Interestingly, even though doctoral degree candidates might be able to attend courses through most online colleges regardless of location, the majority choose to stick "close to home." According to a 2015 Learning House study, 65 percent of online learners actually live within 100 miles of their online institution.
What Industries Does Online College Serve?
When it comes to online education, some professions are better suited to the technology than others. For instance, those who intend to dive into nursing might find that a hybrid approach, one that allows them to take hands-on courses as well as online education, is the best option. For others, such as those who work in internet technology, business management or graphic design, online education has proven to be the superior path.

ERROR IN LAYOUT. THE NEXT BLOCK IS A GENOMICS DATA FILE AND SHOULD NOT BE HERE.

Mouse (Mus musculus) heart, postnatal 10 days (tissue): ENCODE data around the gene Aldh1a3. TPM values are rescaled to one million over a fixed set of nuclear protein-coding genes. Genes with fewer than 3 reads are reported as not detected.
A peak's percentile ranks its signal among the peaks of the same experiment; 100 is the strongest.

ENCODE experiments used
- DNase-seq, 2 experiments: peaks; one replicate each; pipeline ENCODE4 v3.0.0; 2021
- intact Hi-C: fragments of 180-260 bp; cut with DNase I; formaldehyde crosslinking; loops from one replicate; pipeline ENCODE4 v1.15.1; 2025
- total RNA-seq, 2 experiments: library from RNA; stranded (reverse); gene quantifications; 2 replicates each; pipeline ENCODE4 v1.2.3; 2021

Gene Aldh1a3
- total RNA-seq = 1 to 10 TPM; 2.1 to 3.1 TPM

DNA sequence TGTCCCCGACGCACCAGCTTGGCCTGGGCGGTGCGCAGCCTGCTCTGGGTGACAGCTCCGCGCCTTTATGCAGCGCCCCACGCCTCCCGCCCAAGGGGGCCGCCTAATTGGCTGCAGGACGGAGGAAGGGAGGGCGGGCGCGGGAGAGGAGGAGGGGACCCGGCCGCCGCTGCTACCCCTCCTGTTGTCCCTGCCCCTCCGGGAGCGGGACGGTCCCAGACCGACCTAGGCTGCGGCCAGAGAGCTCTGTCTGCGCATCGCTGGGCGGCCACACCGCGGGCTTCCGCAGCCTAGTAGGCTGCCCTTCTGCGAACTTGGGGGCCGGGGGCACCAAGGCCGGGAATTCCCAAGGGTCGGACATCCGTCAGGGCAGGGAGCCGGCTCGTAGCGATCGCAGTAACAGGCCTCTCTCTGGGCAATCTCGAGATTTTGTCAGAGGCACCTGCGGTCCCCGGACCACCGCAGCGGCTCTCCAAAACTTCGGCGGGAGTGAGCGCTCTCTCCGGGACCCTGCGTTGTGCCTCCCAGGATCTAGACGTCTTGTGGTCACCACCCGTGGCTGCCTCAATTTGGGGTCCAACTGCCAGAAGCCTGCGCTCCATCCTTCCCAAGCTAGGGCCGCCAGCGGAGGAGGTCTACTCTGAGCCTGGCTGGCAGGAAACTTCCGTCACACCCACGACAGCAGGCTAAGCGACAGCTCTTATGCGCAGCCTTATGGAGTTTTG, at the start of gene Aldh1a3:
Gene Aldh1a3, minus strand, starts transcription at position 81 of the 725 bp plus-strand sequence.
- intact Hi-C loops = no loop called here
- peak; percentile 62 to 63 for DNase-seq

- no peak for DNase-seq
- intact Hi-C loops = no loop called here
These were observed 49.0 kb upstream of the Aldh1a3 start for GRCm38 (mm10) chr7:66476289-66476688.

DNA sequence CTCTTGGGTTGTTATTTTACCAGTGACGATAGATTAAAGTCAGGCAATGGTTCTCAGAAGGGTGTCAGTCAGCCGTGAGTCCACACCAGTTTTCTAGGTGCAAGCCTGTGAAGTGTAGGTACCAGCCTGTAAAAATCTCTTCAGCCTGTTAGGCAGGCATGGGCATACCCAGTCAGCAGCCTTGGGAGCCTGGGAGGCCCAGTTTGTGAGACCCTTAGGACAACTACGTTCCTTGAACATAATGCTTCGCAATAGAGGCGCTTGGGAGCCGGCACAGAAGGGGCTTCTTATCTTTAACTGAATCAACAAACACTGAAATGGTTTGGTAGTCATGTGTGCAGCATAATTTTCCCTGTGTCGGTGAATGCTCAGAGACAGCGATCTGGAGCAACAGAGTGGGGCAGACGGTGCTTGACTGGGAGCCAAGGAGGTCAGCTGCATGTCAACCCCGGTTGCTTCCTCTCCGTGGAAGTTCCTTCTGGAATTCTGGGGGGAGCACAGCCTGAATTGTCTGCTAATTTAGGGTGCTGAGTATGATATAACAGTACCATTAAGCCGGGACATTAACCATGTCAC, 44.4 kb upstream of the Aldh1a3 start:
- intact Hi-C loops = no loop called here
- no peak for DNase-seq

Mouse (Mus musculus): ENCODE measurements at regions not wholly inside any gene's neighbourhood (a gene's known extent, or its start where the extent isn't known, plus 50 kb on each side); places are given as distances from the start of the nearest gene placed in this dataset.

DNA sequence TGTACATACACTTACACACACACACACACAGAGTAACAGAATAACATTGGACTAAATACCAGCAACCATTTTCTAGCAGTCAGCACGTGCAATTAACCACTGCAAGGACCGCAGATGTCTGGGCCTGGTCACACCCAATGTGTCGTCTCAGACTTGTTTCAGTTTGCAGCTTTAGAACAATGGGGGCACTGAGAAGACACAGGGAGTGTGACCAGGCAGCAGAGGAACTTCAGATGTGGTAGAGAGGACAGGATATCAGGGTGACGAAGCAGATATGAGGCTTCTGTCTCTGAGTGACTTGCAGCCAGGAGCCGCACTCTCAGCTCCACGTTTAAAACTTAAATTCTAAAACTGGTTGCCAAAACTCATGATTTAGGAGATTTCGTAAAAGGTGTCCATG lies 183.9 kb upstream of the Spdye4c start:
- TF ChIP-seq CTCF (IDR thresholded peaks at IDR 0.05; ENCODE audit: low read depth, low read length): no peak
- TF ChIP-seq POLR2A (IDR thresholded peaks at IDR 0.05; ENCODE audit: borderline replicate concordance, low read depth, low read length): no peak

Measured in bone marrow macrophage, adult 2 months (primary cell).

When it comes to doctoral degrees, students might be surprised to find so many options available through online education. That's because by the time a student finishes all their undergraduate work and is poised to complete a doctoral degree, they have already obtained the hands-on training necessary for their job, and now are working to finely hone the skills they already have. Therefore, almost any industry will boast doctoral degree holders who pursued their education online.
1. 2015 Online College Students Comprehensive Data on Demands and Preferences, The Learning House, http://www.learninghouse.com/ocs2015-report/?utm_source=2015_7_Ed_Dive&utm_medium=Email&utm_content=&utm_campaign=OCS_2015
2. College Graduates Earn More, Lorain County Community College, http://www.lorainccc.edu/Future+Students/College+Graduates+Earn+More.htm
3. Earnings and unemployment rates by educational attainment, Bureau of Labor Statistics, http://www.bls.gov/emp/ep_chart_001.htm
4. Education and Synthetic Work-Life Earnings Estimates, American Community Survey Reports, U.S. Census Bureau, September 2011, https://www.census.gov/prod/2011pubs/acs-14.pdf
5. Interview with Gabrielle Pellici, August 14, 2015; Bio from http://www.gabriellepelicci.com/about/